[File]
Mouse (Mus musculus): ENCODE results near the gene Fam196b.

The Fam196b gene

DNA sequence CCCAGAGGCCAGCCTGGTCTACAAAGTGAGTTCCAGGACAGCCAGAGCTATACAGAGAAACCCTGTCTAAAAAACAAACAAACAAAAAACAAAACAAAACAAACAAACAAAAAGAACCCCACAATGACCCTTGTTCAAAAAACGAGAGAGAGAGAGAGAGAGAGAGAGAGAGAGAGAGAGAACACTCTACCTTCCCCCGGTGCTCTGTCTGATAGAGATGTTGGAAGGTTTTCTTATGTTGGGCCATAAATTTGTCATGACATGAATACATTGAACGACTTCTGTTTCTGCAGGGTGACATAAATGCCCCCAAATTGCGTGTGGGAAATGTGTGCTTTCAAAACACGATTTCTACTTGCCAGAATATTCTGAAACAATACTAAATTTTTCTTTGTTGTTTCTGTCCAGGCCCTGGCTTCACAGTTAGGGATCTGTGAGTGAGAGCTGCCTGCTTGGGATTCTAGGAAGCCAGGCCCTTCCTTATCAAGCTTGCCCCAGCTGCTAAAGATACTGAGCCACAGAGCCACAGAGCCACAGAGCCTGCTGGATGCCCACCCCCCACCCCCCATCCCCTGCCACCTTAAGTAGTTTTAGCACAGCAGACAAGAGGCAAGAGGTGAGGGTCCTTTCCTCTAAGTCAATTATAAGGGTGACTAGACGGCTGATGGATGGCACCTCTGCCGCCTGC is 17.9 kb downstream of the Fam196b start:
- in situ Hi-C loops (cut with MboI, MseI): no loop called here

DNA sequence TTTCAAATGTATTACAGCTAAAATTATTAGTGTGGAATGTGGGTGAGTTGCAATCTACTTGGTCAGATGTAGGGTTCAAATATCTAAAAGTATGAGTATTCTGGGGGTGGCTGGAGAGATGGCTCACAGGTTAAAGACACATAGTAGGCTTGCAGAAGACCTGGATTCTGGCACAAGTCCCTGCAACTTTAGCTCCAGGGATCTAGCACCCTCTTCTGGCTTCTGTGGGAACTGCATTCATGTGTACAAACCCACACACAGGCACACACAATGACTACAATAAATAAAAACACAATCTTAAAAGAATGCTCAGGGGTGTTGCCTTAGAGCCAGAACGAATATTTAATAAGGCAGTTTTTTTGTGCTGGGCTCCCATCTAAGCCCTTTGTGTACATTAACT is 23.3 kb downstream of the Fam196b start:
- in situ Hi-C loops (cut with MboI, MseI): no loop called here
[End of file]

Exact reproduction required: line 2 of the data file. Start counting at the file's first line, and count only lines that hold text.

The Fam196b gene